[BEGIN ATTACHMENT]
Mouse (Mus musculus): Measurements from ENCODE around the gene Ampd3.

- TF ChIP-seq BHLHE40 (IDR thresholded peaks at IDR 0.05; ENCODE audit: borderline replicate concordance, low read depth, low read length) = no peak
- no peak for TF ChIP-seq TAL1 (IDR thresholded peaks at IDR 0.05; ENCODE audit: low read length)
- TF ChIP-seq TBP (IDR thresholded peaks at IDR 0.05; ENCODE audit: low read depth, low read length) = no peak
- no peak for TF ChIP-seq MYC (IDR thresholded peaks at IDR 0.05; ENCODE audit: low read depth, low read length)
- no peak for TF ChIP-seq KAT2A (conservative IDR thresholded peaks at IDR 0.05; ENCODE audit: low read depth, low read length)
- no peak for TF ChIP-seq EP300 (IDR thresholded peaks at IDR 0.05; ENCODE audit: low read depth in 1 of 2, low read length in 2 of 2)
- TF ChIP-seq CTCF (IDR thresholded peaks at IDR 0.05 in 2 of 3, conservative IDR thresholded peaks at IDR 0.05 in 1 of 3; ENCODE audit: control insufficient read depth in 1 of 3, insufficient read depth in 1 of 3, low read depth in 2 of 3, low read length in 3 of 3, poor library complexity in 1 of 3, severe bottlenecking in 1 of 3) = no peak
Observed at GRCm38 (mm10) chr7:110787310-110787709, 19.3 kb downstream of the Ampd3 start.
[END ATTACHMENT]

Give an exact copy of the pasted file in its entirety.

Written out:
Mouse (Mus musculus): Measurements from ENCODE around the gene Ampd3.

- TF ChIP-seq BHLHE40 (IDR thresholded peaks at IDR 0.05; ENCODE audit: borderline replicate concordance, low read depth, low read length) = no peak
- no peak for TF ChIP-seq TAL1 (IDR thresholded peaks at IDR 0.05; ENCODE audit: low read length)
- TF ChIP-seq TBP (IDR thresholded peaks at IDR 0.05; ENCODE audit: low read depth, low read length) = no peak
- no peak for TF ChIP-seq MYC (IDR thresholded peaks at IDR 0.05; ENCODE audit: low read depth, low read length)
- no peak for TF ChIP-seq KAT2A (conservative IDR thresholded peaks at IDR 0.05; ENCODE audit: low read depth, low read length)
- no peak for TF ChIP-seq EP300 (IDR thresholded peaks at IDR 0.05; ENCODE audit: low read depth in 1 of 2, low read length in 2 of 2)
- TF ChIP-seq CTCF (IDR thresholded peaks at IDR 0.05 in 2 of 3, conservative IDR thresholded peaks at IDR 0.05 in 1 of 3; ENCODE audit: control insufficient read depth in 1 of 3, insufficient read depth in 1 of 3, low read depth in 2 of 3, low read length in 3 of 3, poor library complexity in 1 of 3, severe bottlenecking in 1 of 3) = no peak
Observed at GRCm38 (mm10) chr7:110787310-110787709, 19.3 kb downstream of the Ampd3 start.